Richard C. Strohman is emeritus professor of molecular and cell biology at the University of California, Berkeley. He was one of the original signatories to the letter establishing the Group for the Scientific Reappraisal of the HIV/AIDS Hypothesis.
Strohman studied cell and tissue growth regulation and cellular differentiation using molecular and cell approaches. He was Chair of the Zoology Department at the University of California, Berkeley (1973-1976), director of Berkeley's Health and Medical Sciences Program (1976-1979), and a former research director of the American Muscular Dystrophy Association.
Strohman retired in 1991 and "continues to teach courses dealing with the interface between biology and medicine and the growing crisis in theoretical biology. His view is that genetic determinism, the major component of biological reductionism, is increasingly unable to contend with newer findings of biological complexity and that a new and more holistic scientific theory of living systems is required." (Strohman 2003)
Strohman has characterized the "established AIDS theory" as "manifestly inadequate" and an example of scientific "premature closure". (Strohman 2005)
- "If ever there was a rush to judgment with its predictable disastrous results it has been the HIV/AIDS hypothesis and its aftermath. Announced at a press conference prior to the publication of any scientific proof, complicated and confused by early legal arguments concerning theft of the 'French' virus by American researchers, the continuing inability of a worldwide scientific effort to muster clear proof for causality of AIDS by HIV, the inability – after 10-plus years and billions of dollars – to generate any progress in prevention or therapy, and amid growing controversy about effectiveness of drugs like AZT to have any benefit, the HIV/AIDS hypothesis remains simply that: a theory with erratic correlation, but no proof of causality, between HIV and AIDS." (Strohman 1995)
- "My own personal experience of the manifest inadequate nature of the established AIDS theory came with my first telephone call to UC Berkeley's school of public health more than 15 years ago. I asked the person in charge of 'AIDS research' about the data comparing the frequency of AIDS in San Francisco among gay men broken down into those who were HIV positive and those who were HIV negative. His answer was first 'we do not collect that information' and his second and final answer following my protest to him was 'we are not paid to collect that information'." (Strohman 2005)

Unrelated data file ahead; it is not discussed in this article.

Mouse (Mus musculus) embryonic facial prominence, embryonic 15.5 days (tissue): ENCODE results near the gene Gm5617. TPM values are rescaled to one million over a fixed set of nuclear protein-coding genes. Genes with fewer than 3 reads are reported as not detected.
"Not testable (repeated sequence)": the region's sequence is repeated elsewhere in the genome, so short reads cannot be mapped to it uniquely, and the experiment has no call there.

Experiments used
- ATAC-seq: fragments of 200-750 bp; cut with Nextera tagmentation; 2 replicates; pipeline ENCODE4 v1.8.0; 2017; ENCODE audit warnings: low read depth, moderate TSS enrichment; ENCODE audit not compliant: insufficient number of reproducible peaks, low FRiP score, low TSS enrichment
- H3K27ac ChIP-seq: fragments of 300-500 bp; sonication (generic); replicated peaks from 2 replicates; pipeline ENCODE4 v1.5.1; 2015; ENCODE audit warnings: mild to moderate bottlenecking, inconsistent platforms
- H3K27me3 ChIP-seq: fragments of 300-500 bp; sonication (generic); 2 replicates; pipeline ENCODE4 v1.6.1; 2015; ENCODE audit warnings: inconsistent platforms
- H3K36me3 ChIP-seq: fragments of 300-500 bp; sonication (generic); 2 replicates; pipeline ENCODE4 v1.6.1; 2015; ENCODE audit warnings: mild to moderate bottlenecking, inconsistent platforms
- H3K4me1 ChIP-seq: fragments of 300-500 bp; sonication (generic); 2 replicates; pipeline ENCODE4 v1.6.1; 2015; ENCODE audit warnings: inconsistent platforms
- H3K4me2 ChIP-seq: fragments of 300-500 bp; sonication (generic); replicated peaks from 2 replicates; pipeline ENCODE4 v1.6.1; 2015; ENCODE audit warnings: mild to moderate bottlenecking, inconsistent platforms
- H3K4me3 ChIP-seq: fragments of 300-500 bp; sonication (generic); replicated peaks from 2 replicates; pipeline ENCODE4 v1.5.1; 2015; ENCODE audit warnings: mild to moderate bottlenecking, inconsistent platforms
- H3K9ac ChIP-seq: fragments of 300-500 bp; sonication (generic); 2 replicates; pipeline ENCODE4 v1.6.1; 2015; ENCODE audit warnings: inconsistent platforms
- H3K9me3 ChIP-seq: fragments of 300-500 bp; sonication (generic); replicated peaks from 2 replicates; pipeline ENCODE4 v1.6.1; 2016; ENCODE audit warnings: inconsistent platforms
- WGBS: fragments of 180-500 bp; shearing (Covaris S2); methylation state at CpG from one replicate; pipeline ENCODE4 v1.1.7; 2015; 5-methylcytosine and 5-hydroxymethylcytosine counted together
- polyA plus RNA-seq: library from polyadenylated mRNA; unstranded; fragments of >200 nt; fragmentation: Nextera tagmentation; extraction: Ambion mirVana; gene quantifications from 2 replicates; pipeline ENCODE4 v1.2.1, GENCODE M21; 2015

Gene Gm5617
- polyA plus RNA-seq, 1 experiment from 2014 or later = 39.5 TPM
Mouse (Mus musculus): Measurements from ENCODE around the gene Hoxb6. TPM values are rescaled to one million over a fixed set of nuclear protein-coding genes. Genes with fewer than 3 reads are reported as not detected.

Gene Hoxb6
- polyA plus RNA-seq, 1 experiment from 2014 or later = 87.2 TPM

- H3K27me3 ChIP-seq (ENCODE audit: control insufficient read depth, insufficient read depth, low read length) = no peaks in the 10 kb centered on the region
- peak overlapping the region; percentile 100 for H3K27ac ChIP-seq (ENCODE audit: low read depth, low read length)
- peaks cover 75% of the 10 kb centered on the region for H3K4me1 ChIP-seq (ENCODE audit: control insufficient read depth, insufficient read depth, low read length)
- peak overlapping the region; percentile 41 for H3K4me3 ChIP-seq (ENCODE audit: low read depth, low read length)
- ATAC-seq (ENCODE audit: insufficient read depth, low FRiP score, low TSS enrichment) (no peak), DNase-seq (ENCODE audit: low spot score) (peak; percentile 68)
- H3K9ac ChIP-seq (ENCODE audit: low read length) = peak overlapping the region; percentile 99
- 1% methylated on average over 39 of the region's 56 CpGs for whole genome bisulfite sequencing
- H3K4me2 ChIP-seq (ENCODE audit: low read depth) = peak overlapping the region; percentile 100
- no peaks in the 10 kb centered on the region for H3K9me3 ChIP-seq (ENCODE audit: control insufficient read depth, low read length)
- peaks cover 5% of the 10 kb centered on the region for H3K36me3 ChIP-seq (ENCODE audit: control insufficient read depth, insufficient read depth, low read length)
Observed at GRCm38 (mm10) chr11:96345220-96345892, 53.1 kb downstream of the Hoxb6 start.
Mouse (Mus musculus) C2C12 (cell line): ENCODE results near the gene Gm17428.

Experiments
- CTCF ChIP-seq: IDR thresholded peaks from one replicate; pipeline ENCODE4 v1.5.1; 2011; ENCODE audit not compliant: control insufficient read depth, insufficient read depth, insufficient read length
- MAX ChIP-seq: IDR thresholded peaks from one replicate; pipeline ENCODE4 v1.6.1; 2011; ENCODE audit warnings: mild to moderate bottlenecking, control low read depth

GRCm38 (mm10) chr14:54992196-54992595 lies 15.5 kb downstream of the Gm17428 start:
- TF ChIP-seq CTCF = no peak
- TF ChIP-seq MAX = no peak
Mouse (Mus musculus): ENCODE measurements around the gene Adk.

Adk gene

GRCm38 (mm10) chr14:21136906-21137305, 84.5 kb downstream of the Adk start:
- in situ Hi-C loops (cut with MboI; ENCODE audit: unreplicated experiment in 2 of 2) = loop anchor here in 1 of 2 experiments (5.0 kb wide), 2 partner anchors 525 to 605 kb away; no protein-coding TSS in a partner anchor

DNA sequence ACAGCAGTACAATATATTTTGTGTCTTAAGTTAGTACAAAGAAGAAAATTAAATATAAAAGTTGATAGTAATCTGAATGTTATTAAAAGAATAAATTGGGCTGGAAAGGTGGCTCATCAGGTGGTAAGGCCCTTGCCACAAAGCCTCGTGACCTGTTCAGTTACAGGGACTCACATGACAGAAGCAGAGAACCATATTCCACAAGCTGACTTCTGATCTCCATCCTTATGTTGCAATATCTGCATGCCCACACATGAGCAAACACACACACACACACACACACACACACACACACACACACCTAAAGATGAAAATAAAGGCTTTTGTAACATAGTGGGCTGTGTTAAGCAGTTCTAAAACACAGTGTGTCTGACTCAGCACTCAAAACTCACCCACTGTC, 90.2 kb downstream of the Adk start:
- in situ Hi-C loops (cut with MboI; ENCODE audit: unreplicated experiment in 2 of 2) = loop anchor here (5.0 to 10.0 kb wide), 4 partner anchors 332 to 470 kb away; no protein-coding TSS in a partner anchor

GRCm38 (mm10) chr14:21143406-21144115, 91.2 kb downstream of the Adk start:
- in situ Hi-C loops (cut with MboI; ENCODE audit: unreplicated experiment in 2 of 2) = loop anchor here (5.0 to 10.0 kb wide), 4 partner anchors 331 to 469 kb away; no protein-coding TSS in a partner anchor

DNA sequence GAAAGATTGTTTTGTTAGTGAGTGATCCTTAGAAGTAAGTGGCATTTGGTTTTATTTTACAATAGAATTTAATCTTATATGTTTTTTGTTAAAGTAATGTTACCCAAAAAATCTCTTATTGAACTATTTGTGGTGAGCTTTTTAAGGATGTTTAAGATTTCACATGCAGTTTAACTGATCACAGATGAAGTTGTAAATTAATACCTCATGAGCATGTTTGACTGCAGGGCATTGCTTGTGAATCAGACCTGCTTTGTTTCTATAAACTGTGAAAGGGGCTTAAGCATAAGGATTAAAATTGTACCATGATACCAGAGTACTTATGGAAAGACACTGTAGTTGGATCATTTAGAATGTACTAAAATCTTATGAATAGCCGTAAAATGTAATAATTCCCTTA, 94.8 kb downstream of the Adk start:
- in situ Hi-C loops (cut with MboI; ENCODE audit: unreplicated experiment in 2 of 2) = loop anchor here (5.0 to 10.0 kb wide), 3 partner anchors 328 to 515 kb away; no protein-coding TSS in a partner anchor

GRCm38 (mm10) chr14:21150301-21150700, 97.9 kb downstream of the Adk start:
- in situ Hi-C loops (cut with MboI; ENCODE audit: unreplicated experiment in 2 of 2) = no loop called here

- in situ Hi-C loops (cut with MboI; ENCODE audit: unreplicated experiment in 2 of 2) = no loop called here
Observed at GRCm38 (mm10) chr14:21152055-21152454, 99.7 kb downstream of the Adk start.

- "HIV science has always been based not on detection of real infectious units (real virus) growing under some reasonable standard condition in living cells in the lab. Rather it is based upon a high tech series of assays constructed so that disappearingly small quantities of the virus, or some part of the virus, or some trace (aura) of viral presence may be measured. We have substituted the measurement for the real thing, like substituting the menu for the meal." (Strohman 1999)
- "Among the disturbing findings coming from the Human Genome Project and elsewhere are that genome complexity found in humans and mice, for example, is not correlated with differences of form and function found between them. Sequence comparisons between different species are not always informative; nevertheless, there are many examples in which no, or little, correlation exists between genetic and morphological complexity." (Strohman 1997)
- The NAS File (Review of two papers by Serge Lang) (part of the Serge Lang Memorial HIV/AIDS Archive)
- ↑ Strohman, Richard C., 1995. Preface to Infectious AIDS: Have We Been Misled? (ISBN 1556431953)
- ↑ Strohman, Richard C., 1997. "The coming Kuhnian revolution in biology", Nature Biotechnology, March 1997, Vol. 15: 194-199.
- ↑ Strohman, Richard C., 1999. Email message from Richard Strohman to Charles Geshekter, 7 July 1997, as quoted in "A Critical Reappraisal of African AIDS Research and Western Sexual Stereotypes", by Charles Geshekter.
- ↑ Strohman, Richard C., 2003. "Genetic determinism as a failing paradigm in biology and medicine: implications for health and wellness", Journal of Social Work Education, Vol. 39, No. 2 (Spring/Summer 2003)
- ↑ Strohman, Richard C., 2005. Review of two papers by Serge Lang , submitted to the National Academy of Sciences, 13 May 2005.
- ↑ Strohman, Richard C., 2005. Ibid.